A former Russian intelligence operative, who spoke on condition of anonymity due to the subject’s sensitivity, agrees. “If an officer records an asset speaking during a private meeting, they may use this building to send that [conversation] back to Moscow, who will tell them if that asset is lying to them or is an informant.” He adds that the facility’s privacy and its close proximity to the United Nations headquarters in Manhattan make it the perfect place to host introductory meetings and other intelligence-related conversations.
“What the Russians do in the United States is what you saw in 2016—they recruit and run assets,” says Naveed Jamali, a former double agent for the FBI who worked against Moscow in the 2000s. “They’re looking for people who are upwardly mobile with access, who may be able to influence policy.”
Former FBI officials, who also asked for anonymity because they weren’t authorized to speak on the record, say New York is the perfect location for Russia to recruit such assets and conduct intelligence operations. Moscow has an abundance of diplomatic facilities in the city, which allows it to protect more spies under diplomatic immunity than anywhere else in the country. The more diplomats Russia can place in a region, the easier it is to expand intelligence operations without American scrutiny. “Anywhere that there’s a Russian consulate,” says Jamali, “it is safe to assume that there are Russian spy handlers.”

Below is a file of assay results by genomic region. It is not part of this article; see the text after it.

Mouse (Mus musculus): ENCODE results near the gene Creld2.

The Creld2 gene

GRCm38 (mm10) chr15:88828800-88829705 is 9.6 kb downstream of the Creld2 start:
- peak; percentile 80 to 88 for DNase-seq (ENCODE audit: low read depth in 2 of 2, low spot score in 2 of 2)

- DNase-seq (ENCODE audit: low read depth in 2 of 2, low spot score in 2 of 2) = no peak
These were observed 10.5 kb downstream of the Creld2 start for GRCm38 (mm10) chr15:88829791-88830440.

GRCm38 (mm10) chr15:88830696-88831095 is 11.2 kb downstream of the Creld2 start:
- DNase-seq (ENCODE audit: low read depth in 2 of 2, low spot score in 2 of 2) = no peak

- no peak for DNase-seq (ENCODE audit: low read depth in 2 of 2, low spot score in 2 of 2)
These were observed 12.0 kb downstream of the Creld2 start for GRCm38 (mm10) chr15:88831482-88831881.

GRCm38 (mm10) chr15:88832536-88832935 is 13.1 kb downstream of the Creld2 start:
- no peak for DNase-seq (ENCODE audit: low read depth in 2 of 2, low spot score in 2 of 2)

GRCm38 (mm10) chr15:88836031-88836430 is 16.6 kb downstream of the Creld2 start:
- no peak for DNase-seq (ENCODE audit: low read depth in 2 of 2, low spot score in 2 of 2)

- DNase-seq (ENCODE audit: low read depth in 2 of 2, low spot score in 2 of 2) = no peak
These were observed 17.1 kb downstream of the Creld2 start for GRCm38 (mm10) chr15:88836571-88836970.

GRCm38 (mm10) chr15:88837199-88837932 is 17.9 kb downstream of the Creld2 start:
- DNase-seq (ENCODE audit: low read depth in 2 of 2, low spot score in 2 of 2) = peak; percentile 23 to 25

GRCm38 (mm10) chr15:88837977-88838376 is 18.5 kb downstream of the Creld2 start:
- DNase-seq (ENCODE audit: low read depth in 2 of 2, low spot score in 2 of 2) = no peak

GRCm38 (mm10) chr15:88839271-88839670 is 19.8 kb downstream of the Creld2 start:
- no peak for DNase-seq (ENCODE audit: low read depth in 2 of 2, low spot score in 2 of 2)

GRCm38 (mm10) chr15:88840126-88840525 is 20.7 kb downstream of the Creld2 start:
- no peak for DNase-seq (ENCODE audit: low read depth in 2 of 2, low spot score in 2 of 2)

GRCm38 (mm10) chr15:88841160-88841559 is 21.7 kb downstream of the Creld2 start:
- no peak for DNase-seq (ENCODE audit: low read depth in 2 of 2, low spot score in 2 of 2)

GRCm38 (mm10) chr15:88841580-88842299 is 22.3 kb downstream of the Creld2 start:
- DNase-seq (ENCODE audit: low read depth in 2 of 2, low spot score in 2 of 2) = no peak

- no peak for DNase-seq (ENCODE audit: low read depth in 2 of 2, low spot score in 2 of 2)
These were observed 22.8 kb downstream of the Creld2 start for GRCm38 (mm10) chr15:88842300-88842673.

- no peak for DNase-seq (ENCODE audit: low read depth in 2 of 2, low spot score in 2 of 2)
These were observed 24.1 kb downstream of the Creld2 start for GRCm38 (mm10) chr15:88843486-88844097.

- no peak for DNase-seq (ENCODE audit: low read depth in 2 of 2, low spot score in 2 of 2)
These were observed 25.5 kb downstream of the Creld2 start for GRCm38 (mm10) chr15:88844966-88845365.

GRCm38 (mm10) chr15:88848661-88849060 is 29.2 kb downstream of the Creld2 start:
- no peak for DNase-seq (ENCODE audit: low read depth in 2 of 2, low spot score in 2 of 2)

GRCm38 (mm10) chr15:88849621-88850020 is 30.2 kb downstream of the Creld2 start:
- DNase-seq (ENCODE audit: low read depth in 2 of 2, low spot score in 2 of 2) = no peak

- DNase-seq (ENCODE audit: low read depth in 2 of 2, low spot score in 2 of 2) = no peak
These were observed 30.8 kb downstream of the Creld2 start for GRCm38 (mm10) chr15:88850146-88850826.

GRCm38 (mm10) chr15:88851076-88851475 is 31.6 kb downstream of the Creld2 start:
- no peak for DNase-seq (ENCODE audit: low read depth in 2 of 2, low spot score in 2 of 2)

And if the U.S. ever tried to raid or shut down the facility, the former Russian operative claims, the residency—like other diplomatic facilities—is equipped with an incinerator to destroy sensitive documents. “If you were wondering why the annex in San Francisco had a cloud of black smoke above it [recently], it’s because the U.S. was inspecting the building [the next day],” he says.